Thursday, 27 August 2015

Patterns That Grow

As Marilyn Burns says, pattern is the password of mathematics.

I like playing with patterns. I use them to get the kids interested in finding relationships.

So I gave them this provocation:

Here's a pattern - 1, 5, 9, 13….

Based on this, can you tell me if 21 is going to be in this pattern? And then will 45 be in it as well?

So we got the blocks out and started making some patterns. Here is what the kids came up with:

"The pattern makes a cross shape. And 21 makes the same shape so it must be in the pattern."

"And 45 can make a really big cross too."

From talking as a group we were able to work out that yes, indeed, 45 is going to be in our pattern.

In fact one student pointed out that it was like the 4x pattern (4, 8, 12, 16…) but just one more.

It was a good starting point. The conversation was never going to end there.

What other patterns can you make? Can you explain your pattern using numbers? Can you tell me what the next number will be without making the model of it?

Here's a nice pattern - just like the cross but missing a leg.
CAn you see a link to the 3x pattern?

This one adds on a leg and goes 3D.
And now we were thinking about the 5x pattern.
Is Grade 2 too young to start talking about y = 5x + 1?

We had a good talk about this one. Is there a step missing somewhere? Should there be something between 1 and 8? Is 1 part of the pattern?

Another pattern based on squares - ah ha! Square numbers!

And then taking the square into the third dimension!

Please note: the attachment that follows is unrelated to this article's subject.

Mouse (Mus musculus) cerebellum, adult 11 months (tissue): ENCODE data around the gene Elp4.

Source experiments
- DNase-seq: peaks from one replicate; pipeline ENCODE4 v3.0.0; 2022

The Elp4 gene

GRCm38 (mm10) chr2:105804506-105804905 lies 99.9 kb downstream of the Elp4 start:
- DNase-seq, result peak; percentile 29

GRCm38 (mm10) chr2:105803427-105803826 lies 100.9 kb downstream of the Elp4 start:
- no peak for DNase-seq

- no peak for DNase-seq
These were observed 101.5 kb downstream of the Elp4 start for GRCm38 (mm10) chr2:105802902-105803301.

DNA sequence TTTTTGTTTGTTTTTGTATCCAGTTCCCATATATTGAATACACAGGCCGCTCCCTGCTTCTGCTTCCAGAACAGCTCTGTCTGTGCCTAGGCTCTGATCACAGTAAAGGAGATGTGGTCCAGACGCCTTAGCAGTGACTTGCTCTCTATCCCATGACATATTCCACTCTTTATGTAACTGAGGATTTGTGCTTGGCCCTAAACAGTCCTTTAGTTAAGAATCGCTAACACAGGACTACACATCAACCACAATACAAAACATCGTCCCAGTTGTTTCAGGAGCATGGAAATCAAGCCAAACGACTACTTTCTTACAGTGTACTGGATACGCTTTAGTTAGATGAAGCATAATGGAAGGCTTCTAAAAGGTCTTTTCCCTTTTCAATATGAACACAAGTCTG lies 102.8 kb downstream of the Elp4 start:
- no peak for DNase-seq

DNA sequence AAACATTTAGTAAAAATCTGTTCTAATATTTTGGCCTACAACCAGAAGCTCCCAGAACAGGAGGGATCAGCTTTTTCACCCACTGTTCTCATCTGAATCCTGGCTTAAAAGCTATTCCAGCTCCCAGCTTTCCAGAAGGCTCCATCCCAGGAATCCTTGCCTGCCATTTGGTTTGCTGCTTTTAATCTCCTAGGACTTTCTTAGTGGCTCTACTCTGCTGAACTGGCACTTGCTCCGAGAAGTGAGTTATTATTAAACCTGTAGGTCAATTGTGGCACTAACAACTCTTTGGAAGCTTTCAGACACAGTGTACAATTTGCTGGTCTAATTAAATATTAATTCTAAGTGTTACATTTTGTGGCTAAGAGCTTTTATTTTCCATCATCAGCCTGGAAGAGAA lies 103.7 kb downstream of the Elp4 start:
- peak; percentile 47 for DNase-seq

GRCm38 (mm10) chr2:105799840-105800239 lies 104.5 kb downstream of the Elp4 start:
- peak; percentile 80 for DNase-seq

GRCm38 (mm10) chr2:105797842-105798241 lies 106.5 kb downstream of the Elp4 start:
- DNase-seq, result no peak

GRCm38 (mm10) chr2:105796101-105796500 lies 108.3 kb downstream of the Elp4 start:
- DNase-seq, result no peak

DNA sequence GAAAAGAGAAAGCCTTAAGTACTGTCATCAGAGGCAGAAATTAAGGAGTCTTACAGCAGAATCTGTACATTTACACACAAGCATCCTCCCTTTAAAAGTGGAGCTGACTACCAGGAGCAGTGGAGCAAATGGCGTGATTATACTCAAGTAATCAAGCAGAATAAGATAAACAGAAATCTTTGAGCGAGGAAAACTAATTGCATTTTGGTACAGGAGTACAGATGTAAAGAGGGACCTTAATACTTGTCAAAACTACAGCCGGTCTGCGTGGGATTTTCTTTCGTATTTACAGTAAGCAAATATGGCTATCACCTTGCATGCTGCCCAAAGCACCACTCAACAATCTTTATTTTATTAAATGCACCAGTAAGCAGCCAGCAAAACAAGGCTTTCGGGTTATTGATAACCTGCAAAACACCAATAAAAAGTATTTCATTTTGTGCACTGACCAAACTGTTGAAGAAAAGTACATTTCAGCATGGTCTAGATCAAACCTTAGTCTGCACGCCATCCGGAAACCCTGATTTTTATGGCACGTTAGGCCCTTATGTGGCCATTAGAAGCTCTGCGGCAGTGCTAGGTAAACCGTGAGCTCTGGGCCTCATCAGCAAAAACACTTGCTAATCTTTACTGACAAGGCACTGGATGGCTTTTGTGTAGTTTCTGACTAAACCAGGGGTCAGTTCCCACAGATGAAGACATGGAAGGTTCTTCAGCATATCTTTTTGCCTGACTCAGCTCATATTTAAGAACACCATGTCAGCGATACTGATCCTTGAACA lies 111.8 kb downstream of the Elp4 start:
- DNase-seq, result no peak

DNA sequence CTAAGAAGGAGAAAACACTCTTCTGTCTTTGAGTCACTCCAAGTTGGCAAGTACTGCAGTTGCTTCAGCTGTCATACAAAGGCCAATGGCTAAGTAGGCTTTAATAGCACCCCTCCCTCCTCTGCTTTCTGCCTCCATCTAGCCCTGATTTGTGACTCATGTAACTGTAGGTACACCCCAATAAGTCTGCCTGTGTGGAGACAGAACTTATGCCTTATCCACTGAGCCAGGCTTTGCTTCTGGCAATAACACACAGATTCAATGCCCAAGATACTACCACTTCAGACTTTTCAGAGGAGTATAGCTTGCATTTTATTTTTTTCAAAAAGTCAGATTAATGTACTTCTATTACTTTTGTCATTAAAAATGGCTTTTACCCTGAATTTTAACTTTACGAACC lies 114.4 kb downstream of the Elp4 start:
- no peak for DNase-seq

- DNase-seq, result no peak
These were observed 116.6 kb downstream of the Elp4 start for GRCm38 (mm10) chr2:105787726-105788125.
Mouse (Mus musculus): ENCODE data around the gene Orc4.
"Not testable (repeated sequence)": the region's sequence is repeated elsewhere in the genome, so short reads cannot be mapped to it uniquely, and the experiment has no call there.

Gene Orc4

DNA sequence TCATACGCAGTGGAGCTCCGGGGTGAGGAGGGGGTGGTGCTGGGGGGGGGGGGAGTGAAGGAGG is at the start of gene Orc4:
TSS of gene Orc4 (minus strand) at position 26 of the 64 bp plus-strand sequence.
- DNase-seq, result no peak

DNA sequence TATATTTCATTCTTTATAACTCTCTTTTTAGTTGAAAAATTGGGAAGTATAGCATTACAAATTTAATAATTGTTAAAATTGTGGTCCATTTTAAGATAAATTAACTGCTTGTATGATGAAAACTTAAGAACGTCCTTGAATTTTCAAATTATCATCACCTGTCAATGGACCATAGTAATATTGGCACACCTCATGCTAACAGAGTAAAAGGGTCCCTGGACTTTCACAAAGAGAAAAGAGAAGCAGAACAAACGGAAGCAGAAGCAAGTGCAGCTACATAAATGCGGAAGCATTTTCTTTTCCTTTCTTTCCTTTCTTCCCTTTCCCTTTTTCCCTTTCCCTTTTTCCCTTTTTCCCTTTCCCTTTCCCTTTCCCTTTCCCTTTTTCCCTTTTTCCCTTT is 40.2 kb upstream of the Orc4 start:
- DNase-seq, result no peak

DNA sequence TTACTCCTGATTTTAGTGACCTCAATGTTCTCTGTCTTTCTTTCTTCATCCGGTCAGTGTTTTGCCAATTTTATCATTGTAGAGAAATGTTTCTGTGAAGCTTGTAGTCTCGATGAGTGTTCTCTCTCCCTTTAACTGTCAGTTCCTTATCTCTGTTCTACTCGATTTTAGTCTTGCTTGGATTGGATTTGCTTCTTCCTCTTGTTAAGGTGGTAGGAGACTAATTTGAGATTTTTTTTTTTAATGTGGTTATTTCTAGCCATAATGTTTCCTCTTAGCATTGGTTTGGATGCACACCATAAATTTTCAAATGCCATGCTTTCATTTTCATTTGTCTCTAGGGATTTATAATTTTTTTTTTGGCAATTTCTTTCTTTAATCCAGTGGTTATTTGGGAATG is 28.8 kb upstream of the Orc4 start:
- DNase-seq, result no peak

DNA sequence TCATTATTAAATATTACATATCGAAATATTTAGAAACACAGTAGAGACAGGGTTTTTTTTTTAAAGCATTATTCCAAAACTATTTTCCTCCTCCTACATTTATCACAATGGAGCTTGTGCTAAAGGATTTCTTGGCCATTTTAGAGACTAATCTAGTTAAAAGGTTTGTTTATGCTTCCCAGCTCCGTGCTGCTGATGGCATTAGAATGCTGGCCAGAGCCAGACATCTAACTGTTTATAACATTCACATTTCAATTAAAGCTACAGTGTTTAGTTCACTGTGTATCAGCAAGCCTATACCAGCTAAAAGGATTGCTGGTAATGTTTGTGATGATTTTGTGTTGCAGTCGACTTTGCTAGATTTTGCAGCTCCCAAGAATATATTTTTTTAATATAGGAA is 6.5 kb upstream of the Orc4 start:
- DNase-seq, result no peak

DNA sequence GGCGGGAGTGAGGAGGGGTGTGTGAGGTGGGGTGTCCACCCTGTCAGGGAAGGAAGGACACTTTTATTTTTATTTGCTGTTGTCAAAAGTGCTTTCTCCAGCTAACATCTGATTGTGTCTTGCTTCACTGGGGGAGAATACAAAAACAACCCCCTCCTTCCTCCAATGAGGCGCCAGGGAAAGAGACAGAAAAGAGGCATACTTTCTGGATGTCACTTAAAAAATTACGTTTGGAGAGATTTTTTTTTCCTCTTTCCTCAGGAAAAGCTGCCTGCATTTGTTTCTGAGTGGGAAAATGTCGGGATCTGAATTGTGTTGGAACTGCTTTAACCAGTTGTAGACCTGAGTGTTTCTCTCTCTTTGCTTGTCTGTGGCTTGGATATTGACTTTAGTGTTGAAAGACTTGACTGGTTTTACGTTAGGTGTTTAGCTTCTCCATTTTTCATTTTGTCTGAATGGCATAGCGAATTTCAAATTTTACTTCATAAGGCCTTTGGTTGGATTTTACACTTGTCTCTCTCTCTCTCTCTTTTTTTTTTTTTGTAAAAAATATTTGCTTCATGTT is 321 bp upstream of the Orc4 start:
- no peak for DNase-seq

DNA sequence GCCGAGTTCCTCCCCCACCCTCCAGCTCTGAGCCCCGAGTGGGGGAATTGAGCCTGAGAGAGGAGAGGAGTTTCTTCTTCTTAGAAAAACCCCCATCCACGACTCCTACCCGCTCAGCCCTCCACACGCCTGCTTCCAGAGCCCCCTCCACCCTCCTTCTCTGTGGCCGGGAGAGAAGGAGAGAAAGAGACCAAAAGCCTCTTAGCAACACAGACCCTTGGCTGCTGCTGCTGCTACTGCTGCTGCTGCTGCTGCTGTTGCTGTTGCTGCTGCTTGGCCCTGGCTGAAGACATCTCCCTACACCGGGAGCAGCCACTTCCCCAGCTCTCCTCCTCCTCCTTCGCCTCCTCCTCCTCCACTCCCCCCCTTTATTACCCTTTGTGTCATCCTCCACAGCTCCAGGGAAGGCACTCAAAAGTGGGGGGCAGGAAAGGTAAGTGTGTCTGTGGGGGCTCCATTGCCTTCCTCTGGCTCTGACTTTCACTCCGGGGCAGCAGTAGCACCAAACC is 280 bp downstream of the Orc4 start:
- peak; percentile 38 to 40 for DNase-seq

This is not the end of work with patterns for the year. We will revisit the concept many times but I feel that the kids have a good grounding now in identifying, making and explaining patterns.

And we had a lot of fun.

Wednesday, 26 August 2015

Messing With Their Heads

I know - it's not something they teach you in your training. I know it is abuse of trust. I know I shouldn't be advocating this.


I wanted to see what would happen when I showed my Grade 2 kids this on the white board:

I had just spent Saturday at the Canberra Maths Association conference where I presented a workshop on multiplication. I am interested in kids understanding what multiplication is all about - not just in memorising parrot-fashion their times tables (although memorisation is important, it sure has helped me in life, but it needs to be backed up with understanding.)


I put the "2x tables" as above in front of the kids.

And they were happy to start reading them out, chanting as they went.


About half way down, their confidence started to waiver and the mumblings grew.

By the time we got to the end, with me loudly proclaiming that 12 x 2 = 122, I had very few followers.

And some insolent 8 year olds began to suggest that I had made a few mistakes!


Anyway, I got them to help me correct my errors, which they did:

And order was restored to the universe.

Why did I do this, when I knew that many of my students were uncertain and lacked confidence in multiplication?

Why did I deliberately give them wrong information and incorrect answers that would confuse them?

Well, I was hoping that they would be able to use the knowledge they had to find the mistakes, correct them and re-establish the pattern that they knew underlies the 2x tables.

And they did.

And hopefully no-one went home and told their parents that Mr Ferrington is hopeless at maths and doesn't even know that 3 x 2 = 6.